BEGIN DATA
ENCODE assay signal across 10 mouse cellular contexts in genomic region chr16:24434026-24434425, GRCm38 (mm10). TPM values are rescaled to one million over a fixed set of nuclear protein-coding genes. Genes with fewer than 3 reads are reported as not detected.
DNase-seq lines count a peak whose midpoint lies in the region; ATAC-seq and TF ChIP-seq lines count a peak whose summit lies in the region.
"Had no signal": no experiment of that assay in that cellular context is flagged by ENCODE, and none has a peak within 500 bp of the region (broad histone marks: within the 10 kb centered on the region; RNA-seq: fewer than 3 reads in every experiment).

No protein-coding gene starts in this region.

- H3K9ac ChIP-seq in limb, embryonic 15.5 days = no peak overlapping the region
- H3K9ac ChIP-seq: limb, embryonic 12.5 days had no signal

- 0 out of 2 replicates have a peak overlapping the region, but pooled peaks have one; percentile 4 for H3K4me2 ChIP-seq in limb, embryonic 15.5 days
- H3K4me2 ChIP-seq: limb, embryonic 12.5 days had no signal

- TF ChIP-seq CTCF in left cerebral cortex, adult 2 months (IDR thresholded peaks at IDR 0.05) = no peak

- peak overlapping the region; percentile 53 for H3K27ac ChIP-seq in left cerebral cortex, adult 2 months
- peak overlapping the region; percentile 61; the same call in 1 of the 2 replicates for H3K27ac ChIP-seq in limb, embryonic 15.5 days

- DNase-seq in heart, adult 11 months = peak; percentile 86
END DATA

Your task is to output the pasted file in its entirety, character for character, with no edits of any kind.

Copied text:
ENCODE assay signal across 10 mouse cellular contexts in genomic region chr16:24434026-24434425, GRCm38 (mm10). TPM values are rescaled to one million over a fixed set of nuclear protein-coding genes. Genes with fewer than 3 reads are reported as not detected.
DNase-seq lines count a peak whose midpoint lies in the region; ATAC-seq and TF ChIP-seq lines count a peak whose summit lies in the region.
"Had no signal": no experiment of that assay in that cellular context is flagged by ENCODE, and none has a peak within 500 bp of the region (broad histone marks: within the 10 kb centered on the region; RNA-seq: fewer than 3 reads in every experiment).

No protein-coding gene starts in this region.

- H3K9ac ChIP-seq in limb, embryonic 15.5 days = no peak overlapping the region
- H3K9ac ChIP-seq: limb, embryonic 12.5 days had no signal

- 0 out of 2 replicates have a peak overlapping the region, but pooled peaks have one; percentile 4 for H3K4me2 ChIP-seq in limb, embryonic 15.5 days
- H3K4me2 ChIP-seq: limb, embryonic 12.5 days had no signal

- TF ChIP-seq CTCF in left cerebral cortex, adult 2 months (IDR thresholded peaks at IDR 0.05) = no peak

- peak overlapping the region; percentile 53 for H3K27ac ChIP-seq in left cerebral cortex, adult 2 months
- peak overlapping the region; percentile 61; the same call in 1 of the 2 replicates for H3K27ac ChIP-seq in limb, embryonic 15.5 days

- DNase-seq in heart, adult 11 months = peak; percentile 86